Spouse Caregivers' Attitudes Toward Obtaining a Diagnosis of a Dementing Illness
Connell, Cathleen M.
Gallant, Mary P.
Journal of the American Geriatrics Society. 1996 Aug; 44(8): 1003-1009.
OBJECTIVES: To examine attitudes of spouse caregivers about the process of obtaining a diagnosis of a dementing illness, including perceived benefits and obstacles to obtaining a diagnosis and suggestions for improving the process. DESIGN: A mail survey of spouse caregivers of dementia patients followed by the Michigan Alzheimer's Disease Research Center. PARTICIPANTS: The 233 spouse caregivers of dementia patients who returned a completed questionnaire. RESULTS: More than three-fourths of the sample rated the following benefits of obtaining a diagnosis as very or extremely important: ruling out other causes of memory or behavior problems, allowing family members to get information about dementia, may qualify my spouse for drug treatment, and will allow me to plan for the future. Primary obstacles included the time required to obtain a diagnosis, the cost of procedures, lack of access to physicians trained to diagnose dementing illnesses, and not receiving a referral from a primary care physician (41.6%, 41.0%, 40.8%, and 24.1% of the sample, respectively, agreed or strongly agreed that the factor posed a barrier to obtaining a diagnosis). Content analysis of responses to two open-ended questions identified problematic or stressful aspects of obtaining a diagnosis and suggestions for making the process easier for the patient and family. CONCLUSION: Results suggest the need to provide an orientation to the diagnosis and assessment process for patients and family members, develop a training session for physicians to better prepare them to address the emotional needs of patients and families and to disclose the diagnosis in an informative and compassionate manner, and provide outreach education to primary care physicians to increase knowledge and awareness of dementing illnesses and to increase referrals to community-based services and health professionals able to address the concerns of family members.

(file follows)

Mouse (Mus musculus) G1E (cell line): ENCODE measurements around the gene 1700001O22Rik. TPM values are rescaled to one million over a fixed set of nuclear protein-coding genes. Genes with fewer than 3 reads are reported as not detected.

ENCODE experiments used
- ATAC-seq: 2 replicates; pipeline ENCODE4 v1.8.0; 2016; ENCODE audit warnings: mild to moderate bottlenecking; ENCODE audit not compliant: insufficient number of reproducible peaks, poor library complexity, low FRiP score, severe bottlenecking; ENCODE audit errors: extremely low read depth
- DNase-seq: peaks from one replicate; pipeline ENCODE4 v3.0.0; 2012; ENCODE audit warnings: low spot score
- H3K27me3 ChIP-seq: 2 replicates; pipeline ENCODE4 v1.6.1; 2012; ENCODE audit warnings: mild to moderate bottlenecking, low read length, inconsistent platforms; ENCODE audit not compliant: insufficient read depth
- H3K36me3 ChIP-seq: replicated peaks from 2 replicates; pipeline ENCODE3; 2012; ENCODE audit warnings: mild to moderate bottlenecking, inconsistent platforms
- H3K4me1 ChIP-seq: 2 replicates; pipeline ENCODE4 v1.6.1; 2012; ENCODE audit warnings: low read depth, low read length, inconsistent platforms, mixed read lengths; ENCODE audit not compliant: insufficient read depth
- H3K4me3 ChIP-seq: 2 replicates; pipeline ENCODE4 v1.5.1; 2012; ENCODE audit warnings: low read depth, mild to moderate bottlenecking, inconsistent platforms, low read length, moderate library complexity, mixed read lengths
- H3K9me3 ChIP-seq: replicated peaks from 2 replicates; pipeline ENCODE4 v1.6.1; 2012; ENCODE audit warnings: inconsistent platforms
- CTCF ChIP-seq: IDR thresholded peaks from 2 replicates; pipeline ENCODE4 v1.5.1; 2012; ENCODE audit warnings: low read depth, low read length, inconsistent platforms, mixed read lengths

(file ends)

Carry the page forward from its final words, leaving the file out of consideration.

Attitudes; Caregivers; Communication; Community Services; Consultation; Dementia; Diagnosis; Disclosure; Disease; Education; Family Members; Family Practice; Health; Home Care; Illness; Knowledge; Married Persons; Patients; Physicians; Prognosis; Psychological Stress; Referral and Consultation; Research; Survey; Truth Disclosure;
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